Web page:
Quality and types of instruments used to assess KTE implementation and impact: a systematic review

Reasons for the study

To help ensure that their research makes a difference, research organizations are committing more time and resources to knowledge transfer and exchange (KTE) the practice of putting relevant research into the hands of key decision-makers and stakeholders in a timely, accessible and useful manner. Yet, the effectiveness of current KTE practices has not been routinely or consistently evaluated. In part, this could be because of the lack of instruments for assessing the impact of KTE activities. This systematic review sought to fill this gap. It looked across a wide variety of research fields to identify tools that can accurately and reliably measure how well KTE activities bring research evidence to practitioners and change their knowledge, attitudes and/or behaviour.

Progress

Completed in 2011, the systematic review found that few well-developed instruments are currently available. However, some instruments do show promise as potentially useful tools in evaluating KTE practices.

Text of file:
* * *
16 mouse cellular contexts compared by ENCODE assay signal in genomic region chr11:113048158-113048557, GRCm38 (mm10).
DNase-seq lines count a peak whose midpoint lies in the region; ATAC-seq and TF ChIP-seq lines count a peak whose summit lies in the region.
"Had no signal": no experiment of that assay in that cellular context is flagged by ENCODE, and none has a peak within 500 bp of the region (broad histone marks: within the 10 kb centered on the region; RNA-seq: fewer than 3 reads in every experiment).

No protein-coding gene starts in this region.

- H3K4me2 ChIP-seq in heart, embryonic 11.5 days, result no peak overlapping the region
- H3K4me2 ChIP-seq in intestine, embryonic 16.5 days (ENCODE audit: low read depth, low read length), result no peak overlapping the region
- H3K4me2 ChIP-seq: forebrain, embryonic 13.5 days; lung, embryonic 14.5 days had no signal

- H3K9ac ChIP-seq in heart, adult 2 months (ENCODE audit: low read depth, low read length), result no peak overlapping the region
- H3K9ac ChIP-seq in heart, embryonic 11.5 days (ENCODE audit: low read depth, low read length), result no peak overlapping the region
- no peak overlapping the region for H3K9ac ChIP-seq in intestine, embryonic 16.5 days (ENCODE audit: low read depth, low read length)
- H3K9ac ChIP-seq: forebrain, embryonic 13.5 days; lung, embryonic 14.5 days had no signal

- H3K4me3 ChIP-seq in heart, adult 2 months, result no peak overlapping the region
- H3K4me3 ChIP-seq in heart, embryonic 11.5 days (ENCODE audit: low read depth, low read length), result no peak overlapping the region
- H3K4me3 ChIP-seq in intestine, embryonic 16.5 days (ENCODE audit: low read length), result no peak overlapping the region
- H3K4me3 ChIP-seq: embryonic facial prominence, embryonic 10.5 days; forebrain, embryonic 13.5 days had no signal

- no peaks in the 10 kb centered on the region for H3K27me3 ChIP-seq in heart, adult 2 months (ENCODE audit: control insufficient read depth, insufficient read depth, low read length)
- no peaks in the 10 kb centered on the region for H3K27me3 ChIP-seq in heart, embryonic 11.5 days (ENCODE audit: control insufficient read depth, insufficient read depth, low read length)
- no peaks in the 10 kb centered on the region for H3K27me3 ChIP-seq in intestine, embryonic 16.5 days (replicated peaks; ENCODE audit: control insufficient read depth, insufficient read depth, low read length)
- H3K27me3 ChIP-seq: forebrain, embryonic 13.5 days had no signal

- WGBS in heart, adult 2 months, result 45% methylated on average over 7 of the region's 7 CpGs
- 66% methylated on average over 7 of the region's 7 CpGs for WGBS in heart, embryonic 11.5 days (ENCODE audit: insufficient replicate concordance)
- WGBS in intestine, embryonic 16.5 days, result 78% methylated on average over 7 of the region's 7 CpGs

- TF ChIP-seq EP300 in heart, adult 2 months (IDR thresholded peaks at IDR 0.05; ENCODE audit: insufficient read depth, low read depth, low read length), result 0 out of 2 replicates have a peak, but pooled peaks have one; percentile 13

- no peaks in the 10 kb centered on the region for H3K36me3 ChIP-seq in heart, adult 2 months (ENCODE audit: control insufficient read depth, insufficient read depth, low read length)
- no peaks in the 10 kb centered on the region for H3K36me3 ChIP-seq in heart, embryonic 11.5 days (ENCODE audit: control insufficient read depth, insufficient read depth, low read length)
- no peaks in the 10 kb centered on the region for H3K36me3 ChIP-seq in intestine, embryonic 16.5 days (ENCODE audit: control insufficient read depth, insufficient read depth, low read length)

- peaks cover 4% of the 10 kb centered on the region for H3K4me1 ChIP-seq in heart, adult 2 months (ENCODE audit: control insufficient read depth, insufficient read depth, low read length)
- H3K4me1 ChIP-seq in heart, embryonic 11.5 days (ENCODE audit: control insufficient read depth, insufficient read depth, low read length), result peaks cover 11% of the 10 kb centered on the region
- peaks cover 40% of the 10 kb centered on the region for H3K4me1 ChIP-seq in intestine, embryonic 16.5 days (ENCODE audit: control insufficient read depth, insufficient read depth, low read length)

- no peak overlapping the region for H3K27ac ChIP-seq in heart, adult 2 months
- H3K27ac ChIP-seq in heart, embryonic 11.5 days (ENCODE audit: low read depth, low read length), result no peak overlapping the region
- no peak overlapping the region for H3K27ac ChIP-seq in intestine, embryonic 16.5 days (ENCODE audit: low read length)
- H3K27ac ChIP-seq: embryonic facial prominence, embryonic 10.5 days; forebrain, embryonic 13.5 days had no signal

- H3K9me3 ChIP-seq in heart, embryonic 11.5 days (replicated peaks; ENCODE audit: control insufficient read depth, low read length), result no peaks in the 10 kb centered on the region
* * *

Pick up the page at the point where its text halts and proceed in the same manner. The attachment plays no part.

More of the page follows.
Related scientific publications

Related research summaries

Project status

Completed 2011

Research team

  • Dwayne Van Eerd, Institute for Work & Health
  • Donald Cole, Institute for Work & Health
  • Kiera Keown, Institute for Work & Health
  • Emma Irvin, Institute for Work & Health
  • Desre Kramer, Centre of Research Excellence for the Prevention of Musculoskeletal Disorders
  • Jane Brenneman Gibson, Institute for Work & Health
  • Melanie Kazman Kohn, St. Michael's Hospital
  • Quenby Mahood, Institute for Work & Health
  • Tesha Slack, Institute for Work & Health
  • Ben Amick, Institute for Work & Health
  • David Phipps, York University
  • John Garcia, University of Waterloo
  • Sara Morassaei, Institute for Work & Health